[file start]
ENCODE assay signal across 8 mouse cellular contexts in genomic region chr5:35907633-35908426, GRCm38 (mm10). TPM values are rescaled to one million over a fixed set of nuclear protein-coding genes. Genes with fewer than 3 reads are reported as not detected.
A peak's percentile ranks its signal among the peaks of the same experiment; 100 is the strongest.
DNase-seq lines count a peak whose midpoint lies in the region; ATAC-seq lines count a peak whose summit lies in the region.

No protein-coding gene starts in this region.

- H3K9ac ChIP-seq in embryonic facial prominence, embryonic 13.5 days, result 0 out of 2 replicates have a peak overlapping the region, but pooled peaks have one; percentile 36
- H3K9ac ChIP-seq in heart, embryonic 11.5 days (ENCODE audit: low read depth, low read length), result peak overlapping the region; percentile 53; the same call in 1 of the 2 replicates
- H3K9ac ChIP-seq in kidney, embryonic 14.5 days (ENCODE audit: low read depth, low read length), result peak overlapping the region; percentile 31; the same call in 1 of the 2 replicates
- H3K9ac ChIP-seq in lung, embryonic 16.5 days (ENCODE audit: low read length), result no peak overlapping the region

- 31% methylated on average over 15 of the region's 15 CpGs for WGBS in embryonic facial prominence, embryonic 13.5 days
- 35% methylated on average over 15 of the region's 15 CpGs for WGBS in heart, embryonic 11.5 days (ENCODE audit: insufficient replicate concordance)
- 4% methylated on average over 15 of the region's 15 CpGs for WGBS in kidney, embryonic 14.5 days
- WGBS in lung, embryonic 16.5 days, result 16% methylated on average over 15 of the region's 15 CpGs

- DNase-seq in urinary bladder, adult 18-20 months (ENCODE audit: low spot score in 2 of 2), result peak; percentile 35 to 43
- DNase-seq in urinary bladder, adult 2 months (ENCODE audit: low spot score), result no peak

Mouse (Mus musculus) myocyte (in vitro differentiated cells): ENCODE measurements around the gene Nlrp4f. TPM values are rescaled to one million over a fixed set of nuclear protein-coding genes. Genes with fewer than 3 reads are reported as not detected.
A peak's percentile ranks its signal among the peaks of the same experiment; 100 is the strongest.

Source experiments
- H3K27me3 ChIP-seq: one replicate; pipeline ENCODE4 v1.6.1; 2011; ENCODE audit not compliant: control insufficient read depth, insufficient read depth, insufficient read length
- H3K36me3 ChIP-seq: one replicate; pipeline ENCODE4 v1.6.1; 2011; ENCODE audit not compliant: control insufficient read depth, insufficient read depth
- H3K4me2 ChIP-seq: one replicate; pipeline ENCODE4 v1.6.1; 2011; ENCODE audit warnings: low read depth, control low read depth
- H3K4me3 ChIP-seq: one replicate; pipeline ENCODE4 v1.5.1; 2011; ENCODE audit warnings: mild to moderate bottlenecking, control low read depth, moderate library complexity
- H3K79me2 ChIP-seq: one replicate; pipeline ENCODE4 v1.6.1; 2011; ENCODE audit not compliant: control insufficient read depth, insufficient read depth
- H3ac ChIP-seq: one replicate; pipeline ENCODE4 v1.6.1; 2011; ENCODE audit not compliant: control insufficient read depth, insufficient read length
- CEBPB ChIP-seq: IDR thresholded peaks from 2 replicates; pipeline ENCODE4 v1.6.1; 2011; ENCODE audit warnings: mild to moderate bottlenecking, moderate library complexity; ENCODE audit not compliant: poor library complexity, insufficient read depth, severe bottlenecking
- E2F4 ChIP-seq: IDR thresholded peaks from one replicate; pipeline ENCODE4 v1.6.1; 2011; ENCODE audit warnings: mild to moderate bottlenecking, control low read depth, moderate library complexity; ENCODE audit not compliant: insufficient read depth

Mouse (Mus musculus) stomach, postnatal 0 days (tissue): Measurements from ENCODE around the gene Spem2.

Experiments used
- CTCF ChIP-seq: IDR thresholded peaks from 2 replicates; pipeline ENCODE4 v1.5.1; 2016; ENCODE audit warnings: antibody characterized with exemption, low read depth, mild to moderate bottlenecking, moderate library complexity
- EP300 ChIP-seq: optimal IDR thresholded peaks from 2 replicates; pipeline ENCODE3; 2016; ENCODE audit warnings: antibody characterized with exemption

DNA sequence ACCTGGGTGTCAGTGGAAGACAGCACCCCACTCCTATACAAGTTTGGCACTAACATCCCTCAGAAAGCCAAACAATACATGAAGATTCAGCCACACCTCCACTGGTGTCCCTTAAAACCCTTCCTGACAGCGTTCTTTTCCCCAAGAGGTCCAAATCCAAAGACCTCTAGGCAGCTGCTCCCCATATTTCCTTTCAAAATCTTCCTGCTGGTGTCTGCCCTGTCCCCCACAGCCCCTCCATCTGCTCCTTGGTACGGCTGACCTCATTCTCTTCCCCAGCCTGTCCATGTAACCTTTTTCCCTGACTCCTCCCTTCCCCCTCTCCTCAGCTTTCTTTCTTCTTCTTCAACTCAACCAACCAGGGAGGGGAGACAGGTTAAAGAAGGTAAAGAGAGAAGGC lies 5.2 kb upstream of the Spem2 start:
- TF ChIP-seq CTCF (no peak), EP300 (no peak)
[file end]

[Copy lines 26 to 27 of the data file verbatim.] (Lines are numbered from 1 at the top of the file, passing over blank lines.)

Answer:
Mouse (Mus musculus) stomach, postnatal 0 days (tissue): Measurements from ENCODE around the gene Spem2.

Experiments used